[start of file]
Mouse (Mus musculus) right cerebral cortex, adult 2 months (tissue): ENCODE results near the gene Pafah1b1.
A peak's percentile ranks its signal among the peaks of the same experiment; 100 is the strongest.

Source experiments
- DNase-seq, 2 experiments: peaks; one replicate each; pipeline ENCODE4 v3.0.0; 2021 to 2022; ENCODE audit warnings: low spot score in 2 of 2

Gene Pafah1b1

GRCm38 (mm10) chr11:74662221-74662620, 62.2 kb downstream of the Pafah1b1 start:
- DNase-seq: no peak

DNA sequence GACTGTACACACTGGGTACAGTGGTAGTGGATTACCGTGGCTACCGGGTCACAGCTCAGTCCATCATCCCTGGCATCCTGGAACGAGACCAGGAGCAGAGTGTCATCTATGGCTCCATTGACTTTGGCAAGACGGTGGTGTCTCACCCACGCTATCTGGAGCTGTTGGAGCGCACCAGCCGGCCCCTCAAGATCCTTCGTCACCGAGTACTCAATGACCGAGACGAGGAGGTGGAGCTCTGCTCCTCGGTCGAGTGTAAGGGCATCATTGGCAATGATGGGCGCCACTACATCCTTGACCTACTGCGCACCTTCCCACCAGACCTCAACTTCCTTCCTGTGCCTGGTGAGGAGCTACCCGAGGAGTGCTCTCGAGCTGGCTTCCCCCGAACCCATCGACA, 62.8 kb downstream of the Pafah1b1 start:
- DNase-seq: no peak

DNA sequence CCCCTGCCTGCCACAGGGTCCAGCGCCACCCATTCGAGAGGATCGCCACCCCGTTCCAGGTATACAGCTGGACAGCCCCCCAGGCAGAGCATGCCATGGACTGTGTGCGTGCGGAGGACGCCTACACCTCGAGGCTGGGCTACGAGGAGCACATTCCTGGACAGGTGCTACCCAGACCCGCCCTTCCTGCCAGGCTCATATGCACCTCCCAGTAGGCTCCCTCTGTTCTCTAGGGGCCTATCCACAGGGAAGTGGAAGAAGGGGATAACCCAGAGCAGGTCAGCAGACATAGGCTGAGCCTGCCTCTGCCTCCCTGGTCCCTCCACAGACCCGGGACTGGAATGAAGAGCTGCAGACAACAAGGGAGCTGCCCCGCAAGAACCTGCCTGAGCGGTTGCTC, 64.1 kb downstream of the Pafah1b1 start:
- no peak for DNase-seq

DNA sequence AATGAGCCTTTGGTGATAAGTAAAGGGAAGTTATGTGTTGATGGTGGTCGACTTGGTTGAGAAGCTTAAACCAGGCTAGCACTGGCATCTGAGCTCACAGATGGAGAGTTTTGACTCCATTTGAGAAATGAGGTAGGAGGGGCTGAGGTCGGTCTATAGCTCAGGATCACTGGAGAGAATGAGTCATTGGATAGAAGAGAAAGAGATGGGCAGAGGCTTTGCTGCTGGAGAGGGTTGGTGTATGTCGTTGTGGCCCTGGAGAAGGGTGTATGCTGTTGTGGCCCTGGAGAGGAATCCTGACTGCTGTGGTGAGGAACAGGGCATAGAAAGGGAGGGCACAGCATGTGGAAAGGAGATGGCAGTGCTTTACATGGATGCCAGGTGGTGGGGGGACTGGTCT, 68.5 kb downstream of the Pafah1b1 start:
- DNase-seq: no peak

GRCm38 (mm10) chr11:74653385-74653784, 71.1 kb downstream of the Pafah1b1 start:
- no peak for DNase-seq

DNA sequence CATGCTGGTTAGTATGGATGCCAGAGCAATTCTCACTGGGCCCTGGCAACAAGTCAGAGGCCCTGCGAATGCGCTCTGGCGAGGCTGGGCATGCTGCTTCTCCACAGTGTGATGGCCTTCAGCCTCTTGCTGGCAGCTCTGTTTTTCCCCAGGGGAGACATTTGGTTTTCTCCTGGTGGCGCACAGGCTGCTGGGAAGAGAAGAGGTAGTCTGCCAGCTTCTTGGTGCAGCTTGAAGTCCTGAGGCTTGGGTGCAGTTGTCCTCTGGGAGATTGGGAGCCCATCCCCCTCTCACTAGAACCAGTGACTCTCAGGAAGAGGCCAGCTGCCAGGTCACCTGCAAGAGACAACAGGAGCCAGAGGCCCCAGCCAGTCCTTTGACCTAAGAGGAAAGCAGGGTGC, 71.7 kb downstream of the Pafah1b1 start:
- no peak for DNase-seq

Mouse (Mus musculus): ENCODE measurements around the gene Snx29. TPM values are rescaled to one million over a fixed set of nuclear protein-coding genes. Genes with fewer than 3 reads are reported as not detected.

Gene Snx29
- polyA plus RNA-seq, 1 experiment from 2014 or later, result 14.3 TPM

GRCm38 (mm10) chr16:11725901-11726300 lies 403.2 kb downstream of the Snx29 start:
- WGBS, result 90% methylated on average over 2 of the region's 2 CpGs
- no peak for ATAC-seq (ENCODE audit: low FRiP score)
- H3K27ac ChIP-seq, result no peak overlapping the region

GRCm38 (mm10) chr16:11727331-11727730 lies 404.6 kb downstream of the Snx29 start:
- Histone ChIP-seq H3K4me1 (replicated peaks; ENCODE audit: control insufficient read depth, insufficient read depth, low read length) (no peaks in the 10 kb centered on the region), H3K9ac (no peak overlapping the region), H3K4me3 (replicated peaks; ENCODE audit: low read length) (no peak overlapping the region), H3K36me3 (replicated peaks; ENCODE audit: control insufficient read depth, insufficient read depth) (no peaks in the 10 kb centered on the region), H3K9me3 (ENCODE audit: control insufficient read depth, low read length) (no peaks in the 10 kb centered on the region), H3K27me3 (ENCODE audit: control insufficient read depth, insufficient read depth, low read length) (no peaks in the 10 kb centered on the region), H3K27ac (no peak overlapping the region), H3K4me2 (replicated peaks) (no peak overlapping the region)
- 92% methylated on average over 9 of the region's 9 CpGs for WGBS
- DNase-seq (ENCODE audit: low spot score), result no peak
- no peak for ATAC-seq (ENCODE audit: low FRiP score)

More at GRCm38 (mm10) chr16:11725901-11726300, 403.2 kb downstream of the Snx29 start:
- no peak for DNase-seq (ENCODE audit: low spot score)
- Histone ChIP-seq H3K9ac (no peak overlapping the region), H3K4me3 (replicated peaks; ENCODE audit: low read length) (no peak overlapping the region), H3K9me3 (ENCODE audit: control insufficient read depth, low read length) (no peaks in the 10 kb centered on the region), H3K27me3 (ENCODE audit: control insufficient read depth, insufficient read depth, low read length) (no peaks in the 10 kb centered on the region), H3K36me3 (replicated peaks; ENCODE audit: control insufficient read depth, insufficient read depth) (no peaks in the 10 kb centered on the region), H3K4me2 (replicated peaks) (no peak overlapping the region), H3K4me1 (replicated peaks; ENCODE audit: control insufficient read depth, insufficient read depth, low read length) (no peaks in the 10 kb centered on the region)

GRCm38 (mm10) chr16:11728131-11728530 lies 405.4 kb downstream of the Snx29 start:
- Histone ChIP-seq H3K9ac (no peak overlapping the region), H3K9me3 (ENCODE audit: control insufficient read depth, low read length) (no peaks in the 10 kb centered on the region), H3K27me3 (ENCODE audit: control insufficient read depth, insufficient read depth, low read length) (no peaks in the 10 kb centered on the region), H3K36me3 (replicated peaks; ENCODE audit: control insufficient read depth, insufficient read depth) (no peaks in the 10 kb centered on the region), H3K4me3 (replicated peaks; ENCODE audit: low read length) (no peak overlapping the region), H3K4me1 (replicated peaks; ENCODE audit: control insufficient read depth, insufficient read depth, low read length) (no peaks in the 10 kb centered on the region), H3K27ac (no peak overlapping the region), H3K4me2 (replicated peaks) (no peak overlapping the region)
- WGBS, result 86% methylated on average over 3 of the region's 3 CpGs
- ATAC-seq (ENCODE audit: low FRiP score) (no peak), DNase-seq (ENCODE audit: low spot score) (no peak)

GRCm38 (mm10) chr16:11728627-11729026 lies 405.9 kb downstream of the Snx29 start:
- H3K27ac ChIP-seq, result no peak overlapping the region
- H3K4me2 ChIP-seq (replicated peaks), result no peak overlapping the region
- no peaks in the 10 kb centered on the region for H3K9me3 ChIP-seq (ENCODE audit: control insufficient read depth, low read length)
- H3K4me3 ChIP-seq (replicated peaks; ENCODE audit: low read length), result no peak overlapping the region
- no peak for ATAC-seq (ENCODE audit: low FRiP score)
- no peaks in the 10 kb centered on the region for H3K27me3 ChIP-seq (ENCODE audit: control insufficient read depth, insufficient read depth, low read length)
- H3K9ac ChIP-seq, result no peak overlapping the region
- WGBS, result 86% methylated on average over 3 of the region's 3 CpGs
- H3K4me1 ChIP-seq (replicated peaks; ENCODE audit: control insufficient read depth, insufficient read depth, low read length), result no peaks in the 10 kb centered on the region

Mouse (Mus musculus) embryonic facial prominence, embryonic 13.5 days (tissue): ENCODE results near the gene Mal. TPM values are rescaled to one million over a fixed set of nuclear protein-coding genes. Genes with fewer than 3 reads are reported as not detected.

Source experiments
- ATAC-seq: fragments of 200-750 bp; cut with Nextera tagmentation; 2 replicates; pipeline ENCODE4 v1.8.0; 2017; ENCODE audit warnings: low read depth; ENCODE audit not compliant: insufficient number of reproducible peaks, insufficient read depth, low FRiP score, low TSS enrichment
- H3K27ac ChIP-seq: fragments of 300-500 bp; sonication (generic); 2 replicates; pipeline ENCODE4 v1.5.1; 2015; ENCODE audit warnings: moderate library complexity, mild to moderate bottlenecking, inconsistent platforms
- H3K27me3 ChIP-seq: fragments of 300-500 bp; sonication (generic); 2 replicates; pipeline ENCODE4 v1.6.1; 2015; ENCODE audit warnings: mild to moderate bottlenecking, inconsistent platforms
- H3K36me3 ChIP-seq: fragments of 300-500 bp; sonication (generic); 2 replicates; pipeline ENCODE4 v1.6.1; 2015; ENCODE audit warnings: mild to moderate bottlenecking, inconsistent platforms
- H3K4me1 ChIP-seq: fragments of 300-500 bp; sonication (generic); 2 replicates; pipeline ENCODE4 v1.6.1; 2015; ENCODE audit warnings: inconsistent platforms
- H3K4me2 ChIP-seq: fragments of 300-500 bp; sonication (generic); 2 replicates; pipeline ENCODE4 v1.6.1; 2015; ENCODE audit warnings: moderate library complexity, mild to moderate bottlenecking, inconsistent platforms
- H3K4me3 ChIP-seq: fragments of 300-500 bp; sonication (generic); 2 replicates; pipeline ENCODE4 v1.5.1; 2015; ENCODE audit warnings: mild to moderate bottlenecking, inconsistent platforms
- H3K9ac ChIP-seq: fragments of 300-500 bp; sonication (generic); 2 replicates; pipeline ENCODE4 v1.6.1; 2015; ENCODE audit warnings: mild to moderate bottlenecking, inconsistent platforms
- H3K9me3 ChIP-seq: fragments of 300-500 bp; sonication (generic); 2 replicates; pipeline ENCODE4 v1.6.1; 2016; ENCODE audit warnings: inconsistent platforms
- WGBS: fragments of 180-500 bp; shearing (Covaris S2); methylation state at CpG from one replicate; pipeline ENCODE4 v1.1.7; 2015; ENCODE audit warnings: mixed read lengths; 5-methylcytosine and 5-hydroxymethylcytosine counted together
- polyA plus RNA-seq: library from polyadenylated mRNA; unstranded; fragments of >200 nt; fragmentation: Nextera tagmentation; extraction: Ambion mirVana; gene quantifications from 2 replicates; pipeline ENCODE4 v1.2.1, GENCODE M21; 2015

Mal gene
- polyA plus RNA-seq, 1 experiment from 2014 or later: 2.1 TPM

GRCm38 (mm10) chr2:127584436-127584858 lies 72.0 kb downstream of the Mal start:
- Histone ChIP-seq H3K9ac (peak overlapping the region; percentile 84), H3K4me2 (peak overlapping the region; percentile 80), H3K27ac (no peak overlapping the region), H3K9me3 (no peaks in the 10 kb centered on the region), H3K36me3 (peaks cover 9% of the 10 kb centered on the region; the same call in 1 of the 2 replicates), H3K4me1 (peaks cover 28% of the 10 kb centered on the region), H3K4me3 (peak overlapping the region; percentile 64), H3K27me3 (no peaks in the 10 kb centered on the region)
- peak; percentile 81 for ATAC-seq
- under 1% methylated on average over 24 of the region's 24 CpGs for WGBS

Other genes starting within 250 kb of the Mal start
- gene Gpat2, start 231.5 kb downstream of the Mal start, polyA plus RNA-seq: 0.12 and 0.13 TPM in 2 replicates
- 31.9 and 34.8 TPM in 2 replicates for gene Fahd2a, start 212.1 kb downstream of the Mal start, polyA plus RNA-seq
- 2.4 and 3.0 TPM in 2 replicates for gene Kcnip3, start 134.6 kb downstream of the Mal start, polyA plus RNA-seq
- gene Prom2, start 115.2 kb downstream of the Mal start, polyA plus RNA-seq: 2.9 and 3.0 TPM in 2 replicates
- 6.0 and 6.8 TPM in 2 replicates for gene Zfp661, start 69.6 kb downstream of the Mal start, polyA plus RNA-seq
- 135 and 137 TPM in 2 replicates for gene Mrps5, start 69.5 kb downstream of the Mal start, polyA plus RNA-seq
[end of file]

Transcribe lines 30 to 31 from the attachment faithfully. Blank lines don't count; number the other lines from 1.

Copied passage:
More at GRCm38 (mm10) chr16:11725901-11726300, 403.2 kb downstream of the Snx29 start:
- no peak for DNase-seq (ENCODE audit: low spot score)